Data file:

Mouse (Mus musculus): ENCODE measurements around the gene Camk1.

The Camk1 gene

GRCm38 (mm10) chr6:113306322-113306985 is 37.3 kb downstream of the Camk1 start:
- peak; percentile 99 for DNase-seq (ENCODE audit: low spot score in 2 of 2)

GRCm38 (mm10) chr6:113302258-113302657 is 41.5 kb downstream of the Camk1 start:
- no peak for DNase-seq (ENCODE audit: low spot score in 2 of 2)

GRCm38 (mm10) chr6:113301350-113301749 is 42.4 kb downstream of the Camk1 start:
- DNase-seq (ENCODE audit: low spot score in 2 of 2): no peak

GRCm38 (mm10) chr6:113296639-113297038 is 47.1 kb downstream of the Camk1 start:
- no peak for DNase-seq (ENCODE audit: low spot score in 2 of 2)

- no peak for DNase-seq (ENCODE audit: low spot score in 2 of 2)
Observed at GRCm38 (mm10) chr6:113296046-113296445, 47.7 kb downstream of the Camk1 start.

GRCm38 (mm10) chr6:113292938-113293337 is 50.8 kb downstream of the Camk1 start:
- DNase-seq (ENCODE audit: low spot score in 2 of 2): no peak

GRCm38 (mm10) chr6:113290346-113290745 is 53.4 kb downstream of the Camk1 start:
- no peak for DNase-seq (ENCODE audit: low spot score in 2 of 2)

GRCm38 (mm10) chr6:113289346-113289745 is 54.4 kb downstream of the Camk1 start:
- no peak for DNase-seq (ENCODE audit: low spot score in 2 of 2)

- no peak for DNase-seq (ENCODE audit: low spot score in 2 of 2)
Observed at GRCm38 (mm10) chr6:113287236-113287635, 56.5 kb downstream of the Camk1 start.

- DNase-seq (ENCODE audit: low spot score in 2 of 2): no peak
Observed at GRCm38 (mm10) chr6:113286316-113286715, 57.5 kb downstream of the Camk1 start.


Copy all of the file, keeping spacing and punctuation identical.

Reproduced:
Mouse (Mus musculus): ENCODE measurements around the gene Camk1.

The Camk1 gene

GRCm38 (mm10) chr6:113306322-113306985 is 37.3 kb downstream of the Camk1 start:
- peak; percentile 99 for DNase-seq (ENCODE audit: low spot score in 2 of 2)

GRCm38 (mm10) chr6:113302258-113302657 is 41.5 kb downstream of the Camk1 start:
- no peak for DNase-seq (ENCODE audit: low spot score in 2 of 2)

GRCm38 (mm10) chr6:113301350-113301749 is 42.4 kb downstream of the Camk1 start:
- DNase-seq (ENCODE audit: low spot score in 2 of 2): no peak

GRCm38 (mm10) chr6:113296639-113297038 is 47.1 kb downstream of the Camk1 start:
- no peak for DNase-seq (ENCODE audit: low spot score in 2 of 2)

- no peak for DNase-seq (ENCODE audit: low spot score in 2 of 2)
Observed at GRCm38 (mm10) chr6:113296046-113296445, 47.7 kb downstream of the Camk1 start.

GRCm38 (mm10) chr6:113292938-113293337 is 50.8 kb downstream of the Camk1 start:
- DNase-seq (ENCODE audit: low spot score in 2 of 2): no peak

GRCm38 (mm10) chr6:113290346-113290745 is 53.4 kb downstream of the Camk1 start:
- no peak for DNase-seq (ENCODE audit: low spot score in 2 of 2)

GRCm38 (mm10) chr6:113289346-113289745 is 54.4 kb downstream of the Camk1 start:
- no peak for DNase-seq (ENCODE audit: low spot score in 2 of 2)

- no peak for DNase-seq (ENCODE audit: low spot score in 2 of 2)
Observed at GRCm38 (mm10) chr6:113287236-113287635, 56.5 kb downstream of the Camk1 start.

- DNase-seq (ENCODE audit: low spot score in 2 of 2): no peak
Observed at GRCm38 (mm10) chr6:113286316-113286715, 57.5 kb downstream of the Camk1 start.